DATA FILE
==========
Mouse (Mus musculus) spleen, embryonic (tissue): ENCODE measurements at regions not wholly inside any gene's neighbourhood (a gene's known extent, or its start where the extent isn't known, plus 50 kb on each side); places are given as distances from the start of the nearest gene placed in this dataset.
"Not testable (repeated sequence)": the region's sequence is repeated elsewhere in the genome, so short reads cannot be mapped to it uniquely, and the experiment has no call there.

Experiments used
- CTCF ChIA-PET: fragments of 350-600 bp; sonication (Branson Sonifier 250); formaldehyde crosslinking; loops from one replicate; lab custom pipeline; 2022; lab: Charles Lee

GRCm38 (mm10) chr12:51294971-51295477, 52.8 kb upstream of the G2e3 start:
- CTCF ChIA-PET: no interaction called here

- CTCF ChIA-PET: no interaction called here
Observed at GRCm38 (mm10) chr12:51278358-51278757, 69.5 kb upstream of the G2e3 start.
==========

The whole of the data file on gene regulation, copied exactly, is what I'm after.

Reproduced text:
Mouse (Mus musculus) spleen, embryonic (tissue): ENCODE measurements at regions not wholly inside any gene's neighbourhood (a gene's known extent, or its start where the extent isn't known, plus 50 kb on each side); places are given as distances from the start of the nearest gene placed in this dataset.
"Not testable (repeated sequence)": the region's sequence is repeated elsewhere in the genome, so short reads cannot be mapped to it uniquely, and the experiment has no call there.

Experiments used
- CTCF ChIA-PET: fragments of 350-600 bp; sonication (Branson Sonifier 250); formaldehyde crosslinking; loops from one replicate; lab custom pipeline; 2022; lab: Charles Lee

GRCm38 (mm10) chr12:51294971-51295477, 52.8 kb upstream of the G2e3 start:
- CTCF ChIA-PET: no interaction called here

- CTCF ChIA-PET: no interaction called here
Observed at GRCm38 (mm10) chr12:51278358-51278757, 69.5 kb upstream of the G2e3 start.